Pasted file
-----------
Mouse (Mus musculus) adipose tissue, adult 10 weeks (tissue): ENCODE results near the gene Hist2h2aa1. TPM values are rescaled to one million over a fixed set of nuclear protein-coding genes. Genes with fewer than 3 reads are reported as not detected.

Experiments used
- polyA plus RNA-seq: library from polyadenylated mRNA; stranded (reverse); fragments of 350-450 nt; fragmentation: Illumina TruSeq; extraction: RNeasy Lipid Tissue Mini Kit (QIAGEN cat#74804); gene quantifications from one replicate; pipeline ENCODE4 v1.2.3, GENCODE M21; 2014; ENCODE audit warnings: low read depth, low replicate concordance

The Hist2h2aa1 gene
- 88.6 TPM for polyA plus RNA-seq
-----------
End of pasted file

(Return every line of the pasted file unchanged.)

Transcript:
Mouse (Mus musculus) adipose tissue, adult 10 weeks (tissue): ENCODE results near the gene Hist2h2aa1. TPM values are rescaled to one million over a fixed set of nuclear protein-coding genes. Genes with fewer than 3 reads are reported as not detected.

Experiments used
- polyA plus RNA-seq: library from polyadenylated mRNA; stranded (reverse); fragments of 350-450 nt; fragmentation: Illumina TruSeq; extraction: RNeasy Lipid Tissue Mini Kit (QIAGEN cat#74804); gene quantifications from one replicate; pipeline ENCODE4 v1.2.3, GENCODE M21; 2014; ENCODE audit warnings: low read depth, low replicate concordance

The Hist2h2aa1 gene
- 88.6 TPM for polyA plus RNA-seq